Relevance of contrast sensitivity for the diagnosis and monitoring of early stages of Alzheimer's disease

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Several visual tests can be used to determine the behavior of neurons, including the contrast-sensitivity test (CST), which analyzes the actions of retinal ganglion cells and their cortical processes. Brain atrophy, one of the characteristic signs of Alzheimer’s Disease (AD), is caused by severe loss of neurons in the brain, including several areas known to be involved in visual processing. Our aim was to analyze CST changes in early AD in order to ascertain whether or not CST could be used for AD diagnosis and progression control of the disease.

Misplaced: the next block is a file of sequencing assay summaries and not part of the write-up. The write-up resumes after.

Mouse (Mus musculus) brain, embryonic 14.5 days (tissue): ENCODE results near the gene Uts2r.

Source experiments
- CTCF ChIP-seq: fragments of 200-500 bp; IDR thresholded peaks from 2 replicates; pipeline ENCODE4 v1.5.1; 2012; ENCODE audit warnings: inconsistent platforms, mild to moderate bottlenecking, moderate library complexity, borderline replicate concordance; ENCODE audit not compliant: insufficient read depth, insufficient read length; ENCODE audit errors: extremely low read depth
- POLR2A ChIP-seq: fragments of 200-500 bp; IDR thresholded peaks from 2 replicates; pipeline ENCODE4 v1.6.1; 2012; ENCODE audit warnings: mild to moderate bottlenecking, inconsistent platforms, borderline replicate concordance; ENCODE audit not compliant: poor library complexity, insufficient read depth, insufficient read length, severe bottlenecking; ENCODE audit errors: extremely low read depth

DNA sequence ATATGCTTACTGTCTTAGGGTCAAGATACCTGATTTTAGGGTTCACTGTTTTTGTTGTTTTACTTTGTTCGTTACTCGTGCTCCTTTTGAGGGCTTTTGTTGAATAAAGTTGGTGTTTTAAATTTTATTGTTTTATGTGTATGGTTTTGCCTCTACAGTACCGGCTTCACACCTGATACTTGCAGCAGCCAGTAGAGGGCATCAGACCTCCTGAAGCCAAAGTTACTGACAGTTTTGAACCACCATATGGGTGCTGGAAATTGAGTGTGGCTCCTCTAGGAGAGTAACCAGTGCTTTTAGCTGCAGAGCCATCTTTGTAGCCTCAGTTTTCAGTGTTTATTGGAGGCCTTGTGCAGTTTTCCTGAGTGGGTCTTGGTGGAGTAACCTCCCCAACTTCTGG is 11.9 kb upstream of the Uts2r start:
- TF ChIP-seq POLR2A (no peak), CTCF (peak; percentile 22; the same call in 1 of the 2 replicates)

Twenty GDS 4 AD patients, and 25 controls were examined at the Hospital Clínico San Carlos in Madrid (Spain) and underwent a complete ophthalmologic exam (visual acuity, refraction, CST, color test, biomicroscopy, IOP, and fundoscopy). The CST used was CSV-1000 E chart test, providing for four rows of sine-wave gratings, which test the spatial frequencies of 3, 6, 12, and 18 cycles/degree. The chart was presented at 2.5 m.


In AD patients, the CST proved lower in all spatial frequencies, the greatest decrease affecting the highest frequency.


In early AD, the CST registered a decline in the function of both magnocellular and parvocellular retinal ganglion cells. The CST could be a useful tool for early diagnosis and follow-up of AD patients.

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